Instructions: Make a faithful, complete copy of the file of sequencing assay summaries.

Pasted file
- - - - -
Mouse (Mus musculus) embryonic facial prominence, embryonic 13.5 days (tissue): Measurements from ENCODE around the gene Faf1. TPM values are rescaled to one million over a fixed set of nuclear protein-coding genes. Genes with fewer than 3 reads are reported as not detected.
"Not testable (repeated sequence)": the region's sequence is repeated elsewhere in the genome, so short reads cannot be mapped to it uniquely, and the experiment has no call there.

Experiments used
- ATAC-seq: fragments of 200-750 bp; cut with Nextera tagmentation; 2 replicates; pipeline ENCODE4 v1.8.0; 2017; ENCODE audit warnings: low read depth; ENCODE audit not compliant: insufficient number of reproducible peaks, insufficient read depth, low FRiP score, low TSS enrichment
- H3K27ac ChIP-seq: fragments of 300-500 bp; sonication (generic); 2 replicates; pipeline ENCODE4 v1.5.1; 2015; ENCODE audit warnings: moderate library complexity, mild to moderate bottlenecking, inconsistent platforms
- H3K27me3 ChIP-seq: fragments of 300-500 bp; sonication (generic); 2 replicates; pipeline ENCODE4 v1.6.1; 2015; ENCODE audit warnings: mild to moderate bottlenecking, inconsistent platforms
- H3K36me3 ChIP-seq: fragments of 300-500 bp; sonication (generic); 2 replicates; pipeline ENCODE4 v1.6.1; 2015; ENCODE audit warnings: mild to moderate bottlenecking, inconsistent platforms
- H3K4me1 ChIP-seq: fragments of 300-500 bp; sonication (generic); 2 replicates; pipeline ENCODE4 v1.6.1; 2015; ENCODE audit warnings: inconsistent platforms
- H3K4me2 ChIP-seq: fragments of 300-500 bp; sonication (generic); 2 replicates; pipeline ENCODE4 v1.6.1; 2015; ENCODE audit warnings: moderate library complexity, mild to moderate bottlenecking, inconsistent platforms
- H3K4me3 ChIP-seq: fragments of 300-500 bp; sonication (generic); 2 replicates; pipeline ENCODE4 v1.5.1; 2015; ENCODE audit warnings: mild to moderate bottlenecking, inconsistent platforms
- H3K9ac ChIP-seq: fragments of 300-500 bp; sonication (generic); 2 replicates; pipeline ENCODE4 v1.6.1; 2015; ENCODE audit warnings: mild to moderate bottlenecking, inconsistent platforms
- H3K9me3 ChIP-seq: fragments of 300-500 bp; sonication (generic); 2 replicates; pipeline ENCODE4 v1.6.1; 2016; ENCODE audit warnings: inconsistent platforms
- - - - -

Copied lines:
Mouse (Mus musculus) embryonic facial prominence, embryonic 13.5 days (tissue): Measurements from ENCODE around the gene Faf1. TPM values are rescaled to one million over a fixed set of nuclear protein-coding genes. Genes with fewer than 3 reads are reported as not detected.
"Not testable (repeated sequence)": the region's sequence is repeated elsewhere in the genome, so short reads cannot be mapped to it uniquely, and the experiment has no call there.

Experiments used
- ATAC-seq: fragments of 200-750 bp; cut with Nextera tagmentation; 2 replicates; pipeline ENCODE4 v1.8.0; 2017; ENCODE audit warnings: low read depth; ENCODE audit not compliant: insufficient number of reproducible peaks, insufficient read depth, low FRiP score, low TSS enrichment
- H3K27ac ChIP-seq: fragments of 300-500 bp; sonication (generic); 2 replicates; pipeline ENCODE4 v1.5.1; 2015; ENCODE audit warnings: moderate library complexity, mild to moderate bottlenecking, inconsistent platforms
- H3K27me3 ChIP-seq: fragments of 300-500 bp; sonication (generic); 2 replicates; pipeline ENCODE4 v1.6.1; 2015; ENCODE audit warnings: mild to moderate bottlenecking, inconsistent platforms
- H3K36me3 ChIP-seq: fragments of 300-500 bp; sonication (generic); 2 replicates; pipeline ENCODE4 v1.6.1; 2015; ENCODE audit warnings: mild to moderate bottlenecking, inconsistent platforms
- H3K4me1 ChIP-seq: fragments of 300-500 bp; sonication (generic); 2 replicates; pipeline ENCODE4 v1.6.1; 2015; ENCODE audit warnings: inconsistent platforms
- H3K4me2 ChIP-seq: fragments of 300-500 bp; sonication (generic); 2 replicates; pipeline ENCODE4 v1.6.1; 2015; ENCODE audit warnings: moderate library complexity, mild to moderate bottlenecking, inconsistent platforms
- H3K4me3 ChIP-seq: fragments of 300-500 bp; sonication (generic); 2 replicates; pipeline ENCODE4 v1.5.1; 2015; ENCODE audit warnings: mild to moderate bottlenecking, inconsistent platforms
- H3K9ac ChIP-seq: fragments of 300-500 bp; sonication (generic); 2 replicates; pipeline ENCODE4 v1.6.1; 2015; ENCODE audit warnings: mild to moderate bottlenecking, inconsistent platforms
- H3K9me3 ChIP-seq: fragments of 300-500 bp; sonication (generic); 2 replicates; pipeline ENCODE4 v1.6.1; 2016; ENCODE audit warnings: inconsistent platforms